Skimming and Scanning

Skimming is used to quickly identify the main ideas of a text. When you read the newspaper, you're probably not reading it word-by-word, instead you're scanning the text. Skimming is done at a speed three to four times faster than normal reading. People often skim when they have lots of material to read in a limited amount of time. Use skimming when you want to see if an article may be of interest in your research. There are many strategies that can be used when skimming. Some people read the first and last paragraphs using headings, summarizes and other organizers as they move down the page or screen. You might read the title, subtitles, subheading, and illustrations. Consider reading the first sentence of each paragraph. This technique is useful when you're seeking specific information rather than reading for comprehension. Skimming works well to find dates, names, and places. It might be used to review graphs, tables, and charts. Scanning is a technique you often use when looking up a word in the telephone book or dictionary. You search for key words or ideas. In most cases, you know what you're looking for, so you're concentrating on finding a particular answer. Scanning involves moving your eyes quickly down the page seeking specific words and phrases. Scanning is also used when you first find a resource to determine whether it will answer your questions. Once you've scanned the document, you might go back and skim it. When scanning, look for the author's use of organizers such as numbers, letters, steps, or the words, first, second, or next. Look for words that are bold faced, italics, or in a different font size, style, or color. Sometimes the author will put key ideas in the margin. Reading off a computer screen has become a growing concern. Research shows that people have more difficulty reading off a computer screen than off paper. Although they can read and comprehend at the same rate as paper, skimming on the computer is much slower than on paper.  

How to Read an English Technical text-a four-step guide for students (and teachers)
Reading technical research papers is a matter of experience and skills in order to learn the specific vocabulary of a field. First of all, DON'T PANIC! If you approach it step by step, even an impossible-looking paper can be understood. 1. Skimming. Skim the paper quickly, carefully review for headings, figures and the purpose of the reading. This takes just a few minutes. You're not trying to understand it yet, but just to get an overview. 2. Vocabulary. Go through the paper word by word and line by line, underlining or highlighting every word and phrase you don't understand. Don't worry if there are a lot of underlining; When you start, you are not trying to make sense of the article. Now you have several things you might do with these vocabulary and questions, depending on every question you can: a. Look for simple words and phrases. Often the question is simply vocabulary—what is an allen wrench, bult, or the semilunar valve. A technical English dictionary is a good place to look for definitions. Your ordinary shelf dictionary is not a good source, because the definitions may not be precise enough or may not reflect the way in which engineers use a word (for example "stress" has a common definition, but the technical definition is totally diferent.) Get an understanding from the context in which it is used. Often words that are used to describe the procedures used in Engineering can be understood from the context, and may be very specific to the paper you are reading. For example, technical procedures to extract “light Oil” or “extra heavy Oil” at well site are totally different. Of course, you should be careful when deciding that you understand a word from its context, because it might not mean what you think.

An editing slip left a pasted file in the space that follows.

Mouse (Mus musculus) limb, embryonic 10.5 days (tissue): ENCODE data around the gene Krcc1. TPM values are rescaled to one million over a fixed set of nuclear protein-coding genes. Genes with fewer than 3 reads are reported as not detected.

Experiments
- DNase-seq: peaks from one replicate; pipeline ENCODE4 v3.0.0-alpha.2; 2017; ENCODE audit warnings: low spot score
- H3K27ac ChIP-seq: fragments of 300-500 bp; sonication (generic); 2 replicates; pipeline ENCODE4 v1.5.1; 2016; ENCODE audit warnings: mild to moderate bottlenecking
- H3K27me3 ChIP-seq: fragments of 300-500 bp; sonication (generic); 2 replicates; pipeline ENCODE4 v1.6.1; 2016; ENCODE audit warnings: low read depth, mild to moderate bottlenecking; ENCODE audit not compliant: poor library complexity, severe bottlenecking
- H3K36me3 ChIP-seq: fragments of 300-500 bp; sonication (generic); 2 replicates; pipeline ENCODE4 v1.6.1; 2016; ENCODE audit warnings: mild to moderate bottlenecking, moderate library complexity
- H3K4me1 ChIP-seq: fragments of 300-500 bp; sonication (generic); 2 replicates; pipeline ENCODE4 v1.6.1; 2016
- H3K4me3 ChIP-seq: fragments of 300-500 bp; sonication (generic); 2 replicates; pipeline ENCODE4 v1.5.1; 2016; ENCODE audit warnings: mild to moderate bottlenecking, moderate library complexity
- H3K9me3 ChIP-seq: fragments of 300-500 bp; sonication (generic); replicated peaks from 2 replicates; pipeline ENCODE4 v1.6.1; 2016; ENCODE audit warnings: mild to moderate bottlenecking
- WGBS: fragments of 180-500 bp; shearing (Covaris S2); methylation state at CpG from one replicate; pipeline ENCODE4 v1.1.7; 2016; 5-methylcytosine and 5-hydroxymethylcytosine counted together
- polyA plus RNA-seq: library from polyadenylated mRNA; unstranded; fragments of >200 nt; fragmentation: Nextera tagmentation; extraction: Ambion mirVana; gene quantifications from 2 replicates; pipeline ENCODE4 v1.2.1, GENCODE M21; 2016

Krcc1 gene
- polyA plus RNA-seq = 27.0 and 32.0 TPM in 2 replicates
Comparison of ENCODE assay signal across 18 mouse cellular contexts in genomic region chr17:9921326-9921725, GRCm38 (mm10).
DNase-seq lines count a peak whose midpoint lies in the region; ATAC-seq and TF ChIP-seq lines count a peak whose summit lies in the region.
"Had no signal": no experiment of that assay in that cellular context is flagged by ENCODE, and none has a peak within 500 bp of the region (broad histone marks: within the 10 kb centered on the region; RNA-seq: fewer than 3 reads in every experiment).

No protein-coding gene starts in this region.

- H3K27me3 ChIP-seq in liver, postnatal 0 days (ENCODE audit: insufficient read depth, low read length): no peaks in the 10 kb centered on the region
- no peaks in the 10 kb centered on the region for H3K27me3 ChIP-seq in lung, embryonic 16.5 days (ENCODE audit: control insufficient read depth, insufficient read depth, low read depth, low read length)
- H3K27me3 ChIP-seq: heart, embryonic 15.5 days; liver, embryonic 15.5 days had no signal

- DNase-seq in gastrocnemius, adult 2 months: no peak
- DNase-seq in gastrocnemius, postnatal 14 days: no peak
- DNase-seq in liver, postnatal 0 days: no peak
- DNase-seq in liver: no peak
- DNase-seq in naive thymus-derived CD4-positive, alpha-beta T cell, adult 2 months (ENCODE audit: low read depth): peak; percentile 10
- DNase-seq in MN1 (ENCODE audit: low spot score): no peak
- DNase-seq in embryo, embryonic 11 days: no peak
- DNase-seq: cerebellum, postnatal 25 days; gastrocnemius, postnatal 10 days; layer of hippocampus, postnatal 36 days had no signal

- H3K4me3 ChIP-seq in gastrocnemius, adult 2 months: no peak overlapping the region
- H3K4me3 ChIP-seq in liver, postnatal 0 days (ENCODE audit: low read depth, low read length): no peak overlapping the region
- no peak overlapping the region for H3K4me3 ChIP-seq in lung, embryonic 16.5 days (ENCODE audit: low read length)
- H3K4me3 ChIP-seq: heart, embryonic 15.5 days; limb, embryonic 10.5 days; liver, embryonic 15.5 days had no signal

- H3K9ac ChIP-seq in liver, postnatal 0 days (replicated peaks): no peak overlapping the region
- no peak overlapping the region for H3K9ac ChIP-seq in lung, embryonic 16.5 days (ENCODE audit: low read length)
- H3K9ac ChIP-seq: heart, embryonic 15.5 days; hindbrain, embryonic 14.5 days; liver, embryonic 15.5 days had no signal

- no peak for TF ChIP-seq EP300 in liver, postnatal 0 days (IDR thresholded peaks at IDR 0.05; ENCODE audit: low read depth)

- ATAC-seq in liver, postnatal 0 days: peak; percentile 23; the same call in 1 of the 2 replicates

b.

3. Comprehension, section by section. Try to deal with all the words and phrases, probably there will be a few technical terms that you won’t understand. Now go back and read the whole paper, section by section, for comprehension. 4. Reflection and criticism. After you understand the article and can summarize it, then you can return to questions and draw your own conclusions. It is very useful to keep track of your questions as you go along, returning to see whether they have been answered. Often, the simple questions may contain the seeds of very deep thoughts about the work.